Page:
Thursday, September 22, 2011

Melinda Kashuba, Speaker at Family History Day

Please welcome Melinda Kashuba as a speaker at Family History Day at the California State Archives.
Melinda Kashuba holds a PhD in Geography from the University of California, Los Angeles.  She is a popular lecturer and author of Walking with Your Ancestors: a Genealogist’s Guide to Using Maps and Geography (Family Tree Books, 2005) plus numerous articles in genealogical magazines and other publications. Her specialties include nineteenth and twentieth century American records and maps.  She performs genealogical research for clients and is a member of the National Genealogical Society, the Association of Professional Genealogists, California State Genealogical Alliance, and the Shasta County Genealogical Society.
Melinda possesses archival, library and courthouse research experience throughout California, Nevada, and Hawaii as well as at the Family History Library in Salt Lake City, the National Archives in Washington, D.C., the Library of Congress, the Daughters of the American Revolution Library, and The Newberry Library in Chicago.  Her expertise is in nineteenth and twentieth century American genealogical sources including, of course, maps.  She lives with her family in Northern California.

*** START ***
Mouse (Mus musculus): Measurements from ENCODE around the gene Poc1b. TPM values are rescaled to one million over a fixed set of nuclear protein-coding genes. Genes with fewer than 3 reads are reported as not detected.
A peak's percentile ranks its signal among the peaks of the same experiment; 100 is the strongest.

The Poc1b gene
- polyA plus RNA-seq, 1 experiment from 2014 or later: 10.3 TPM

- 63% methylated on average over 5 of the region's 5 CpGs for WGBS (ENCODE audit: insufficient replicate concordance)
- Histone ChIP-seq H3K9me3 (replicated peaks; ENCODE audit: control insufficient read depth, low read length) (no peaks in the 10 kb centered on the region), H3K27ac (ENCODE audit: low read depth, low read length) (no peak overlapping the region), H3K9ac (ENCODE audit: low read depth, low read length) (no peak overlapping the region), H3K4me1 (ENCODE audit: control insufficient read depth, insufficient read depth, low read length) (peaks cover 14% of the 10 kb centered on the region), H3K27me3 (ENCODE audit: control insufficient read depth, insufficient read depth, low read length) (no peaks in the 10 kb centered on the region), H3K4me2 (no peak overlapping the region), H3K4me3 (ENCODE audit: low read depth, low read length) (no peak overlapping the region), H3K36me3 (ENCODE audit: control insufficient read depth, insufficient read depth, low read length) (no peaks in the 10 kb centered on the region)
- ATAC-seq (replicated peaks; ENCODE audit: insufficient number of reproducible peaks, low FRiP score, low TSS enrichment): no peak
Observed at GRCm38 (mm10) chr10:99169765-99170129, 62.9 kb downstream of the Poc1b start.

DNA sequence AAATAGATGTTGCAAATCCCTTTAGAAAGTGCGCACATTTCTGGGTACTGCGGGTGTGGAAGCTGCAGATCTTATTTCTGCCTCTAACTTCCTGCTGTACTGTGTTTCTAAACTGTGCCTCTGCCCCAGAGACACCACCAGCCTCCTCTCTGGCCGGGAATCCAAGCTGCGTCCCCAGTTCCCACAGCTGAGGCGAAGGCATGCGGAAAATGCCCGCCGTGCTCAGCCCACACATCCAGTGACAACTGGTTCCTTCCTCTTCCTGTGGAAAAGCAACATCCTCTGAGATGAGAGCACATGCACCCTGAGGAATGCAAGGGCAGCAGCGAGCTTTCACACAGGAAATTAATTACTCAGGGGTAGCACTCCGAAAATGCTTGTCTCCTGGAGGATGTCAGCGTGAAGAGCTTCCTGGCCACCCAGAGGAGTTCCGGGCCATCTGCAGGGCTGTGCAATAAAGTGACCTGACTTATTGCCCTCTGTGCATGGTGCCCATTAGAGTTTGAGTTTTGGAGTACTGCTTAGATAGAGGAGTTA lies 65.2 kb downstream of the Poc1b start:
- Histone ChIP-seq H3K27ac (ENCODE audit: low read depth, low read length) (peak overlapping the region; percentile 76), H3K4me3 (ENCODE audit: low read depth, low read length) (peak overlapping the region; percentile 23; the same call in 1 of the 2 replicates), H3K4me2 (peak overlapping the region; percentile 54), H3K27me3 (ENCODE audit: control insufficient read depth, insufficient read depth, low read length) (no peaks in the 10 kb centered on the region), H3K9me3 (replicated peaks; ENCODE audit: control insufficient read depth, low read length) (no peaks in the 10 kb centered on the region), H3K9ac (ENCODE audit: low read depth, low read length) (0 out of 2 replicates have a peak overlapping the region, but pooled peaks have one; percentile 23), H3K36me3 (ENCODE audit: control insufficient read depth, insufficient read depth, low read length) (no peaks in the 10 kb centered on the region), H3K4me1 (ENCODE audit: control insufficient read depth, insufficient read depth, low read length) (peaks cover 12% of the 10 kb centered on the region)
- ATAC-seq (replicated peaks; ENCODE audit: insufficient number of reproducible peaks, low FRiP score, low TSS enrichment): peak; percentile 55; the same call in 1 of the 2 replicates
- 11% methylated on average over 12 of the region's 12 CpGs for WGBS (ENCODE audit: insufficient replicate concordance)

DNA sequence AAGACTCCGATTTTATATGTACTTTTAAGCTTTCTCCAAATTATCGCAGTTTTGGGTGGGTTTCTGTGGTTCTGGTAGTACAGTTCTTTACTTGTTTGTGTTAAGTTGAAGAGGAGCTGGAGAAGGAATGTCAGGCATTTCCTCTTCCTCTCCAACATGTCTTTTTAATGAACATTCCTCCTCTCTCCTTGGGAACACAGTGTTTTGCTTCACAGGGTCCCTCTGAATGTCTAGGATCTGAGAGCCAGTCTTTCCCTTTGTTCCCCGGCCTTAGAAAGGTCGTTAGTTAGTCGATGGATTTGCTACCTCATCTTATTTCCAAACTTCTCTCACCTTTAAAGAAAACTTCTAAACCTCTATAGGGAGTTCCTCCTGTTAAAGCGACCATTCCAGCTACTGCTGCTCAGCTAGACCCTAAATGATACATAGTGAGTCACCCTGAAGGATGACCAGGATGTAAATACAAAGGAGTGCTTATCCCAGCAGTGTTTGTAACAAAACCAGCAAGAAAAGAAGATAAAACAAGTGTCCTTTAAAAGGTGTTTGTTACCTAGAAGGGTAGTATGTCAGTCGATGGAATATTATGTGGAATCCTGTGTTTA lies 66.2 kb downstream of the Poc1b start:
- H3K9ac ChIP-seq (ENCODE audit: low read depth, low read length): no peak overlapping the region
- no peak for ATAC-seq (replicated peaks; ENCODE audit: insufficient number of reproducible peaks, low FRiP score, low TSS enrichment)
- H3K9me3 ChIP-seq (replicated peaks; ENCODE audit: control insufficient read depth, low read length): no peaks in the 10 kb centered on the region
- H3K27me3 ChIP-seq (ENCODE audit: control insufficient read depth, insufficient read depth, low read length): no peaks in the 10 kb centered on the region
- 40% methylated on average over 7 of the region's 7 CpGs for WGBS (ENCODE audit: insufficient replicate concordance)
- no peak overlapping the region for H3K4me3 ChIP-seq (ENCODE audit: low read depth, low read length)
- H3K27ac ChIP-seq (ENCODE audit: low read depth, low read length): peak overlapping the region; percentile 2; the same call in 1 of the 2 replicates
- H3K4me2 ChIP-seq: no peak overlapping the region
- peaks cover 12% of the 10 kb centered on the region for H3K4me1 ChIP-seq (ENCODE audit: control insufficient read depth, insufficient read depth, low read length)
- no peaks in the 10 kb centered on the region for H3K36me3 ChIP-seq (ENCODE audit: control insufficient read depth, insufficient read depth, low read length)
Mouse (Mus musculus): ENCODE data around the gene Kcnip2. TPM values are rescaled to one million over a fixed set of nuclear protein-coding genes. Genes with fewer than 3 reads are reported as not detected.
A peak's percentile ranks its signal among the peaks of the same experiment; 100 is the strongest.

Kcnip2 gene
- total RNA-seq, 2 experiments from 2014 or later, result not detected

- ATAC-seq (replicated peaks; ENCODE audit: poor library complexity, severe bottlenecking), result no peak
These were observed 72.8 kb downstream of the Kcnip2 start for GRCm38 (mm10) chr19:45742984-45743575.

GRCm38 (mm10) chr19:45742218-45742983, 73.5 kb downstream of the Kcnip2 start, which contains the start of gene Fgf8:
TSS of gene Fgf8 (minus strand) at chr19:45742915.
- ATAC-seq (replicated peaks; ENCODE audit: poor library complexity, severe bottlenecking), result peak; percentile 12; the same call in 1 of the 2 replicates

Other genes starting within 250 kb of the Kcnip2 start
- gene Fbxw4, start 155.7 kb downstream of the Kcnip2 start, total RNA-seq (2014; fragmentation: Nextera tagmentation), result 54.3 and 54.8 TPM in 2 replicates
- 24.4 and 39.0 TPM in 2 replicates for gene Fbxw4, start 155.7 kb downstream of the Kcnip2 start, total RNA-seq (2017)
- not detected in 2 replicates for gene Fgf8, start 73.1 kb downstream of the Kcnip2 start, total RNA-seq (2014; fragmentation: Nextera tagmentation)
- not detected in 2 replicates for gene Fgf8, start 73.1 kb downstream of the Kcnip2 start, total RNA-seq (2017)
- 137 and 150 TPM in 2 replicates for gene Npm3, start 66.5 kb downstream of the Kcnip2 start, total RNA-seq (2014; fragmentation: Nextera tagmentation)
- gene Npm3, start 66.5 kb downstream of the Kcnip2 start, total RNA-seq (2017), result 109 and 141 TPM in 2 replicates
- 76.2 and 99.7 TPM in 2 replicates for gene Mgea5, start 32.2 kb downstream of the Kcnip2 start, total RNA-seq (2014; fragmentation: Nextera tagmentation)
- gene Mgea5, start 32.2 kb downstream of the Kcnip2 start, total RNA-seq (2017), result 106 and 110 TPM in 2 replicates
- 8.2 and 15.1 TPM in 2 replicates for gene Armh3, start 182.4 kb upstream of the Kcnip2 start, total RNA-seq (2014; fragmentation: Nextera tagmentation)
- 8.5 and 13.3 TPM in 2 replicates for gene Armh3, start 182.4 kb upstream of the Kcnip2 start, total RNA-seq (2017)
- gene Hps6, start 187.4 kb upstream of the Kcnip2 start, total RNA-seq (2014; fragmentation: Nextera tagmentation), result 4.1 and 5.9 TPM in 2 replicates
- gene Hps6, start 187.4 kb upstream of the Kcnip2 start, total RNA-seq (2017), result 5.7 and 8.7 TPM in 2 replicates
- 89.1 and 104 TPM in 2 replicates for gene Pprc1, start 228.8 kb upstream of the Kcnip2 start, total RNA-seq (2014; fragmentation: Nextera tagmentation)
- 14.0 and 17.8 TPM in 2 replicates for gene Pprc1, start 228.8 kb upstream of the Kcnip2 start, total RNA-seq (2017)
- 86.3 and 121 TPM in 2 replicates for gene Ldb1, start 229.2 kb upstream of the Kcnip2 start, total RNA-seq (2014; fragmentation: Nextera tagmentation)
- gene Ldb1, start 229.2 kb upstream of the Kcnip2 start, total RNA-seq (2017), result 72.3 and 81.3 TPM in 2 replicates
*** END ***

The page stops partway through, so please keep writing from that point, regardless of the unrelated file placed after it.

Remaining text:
Melinda Kashuba will be presenting two classes:

(1) Civil War Genealogy:  The Civil War was the first American war that created a vast amount of information about participants: their military service, regimental and battle histories, and pension records as well as social and demographic information.  Success in navigating through these records comes from knowing the full name of the ancestor, whether he served on the Union or Confederate side, and the state from which he served.  This session will introduce you to the basic sources available to jump-start your Civil War research.

(2) Map Resources for Genealogists:  This session will present digital sources for maps – where to find old maps and how to make your own maps to enhance your research and illustrate events in your family history. Popular map collections such as the American Memory Project at the Library of Congress, David Rumsey, Ancestry.com and Historical Map Works will be featured.  Mapping web sites such as Google Earth, the National Atlas, and the University of Virginia Historical Census Browser and others will be demonstrated.

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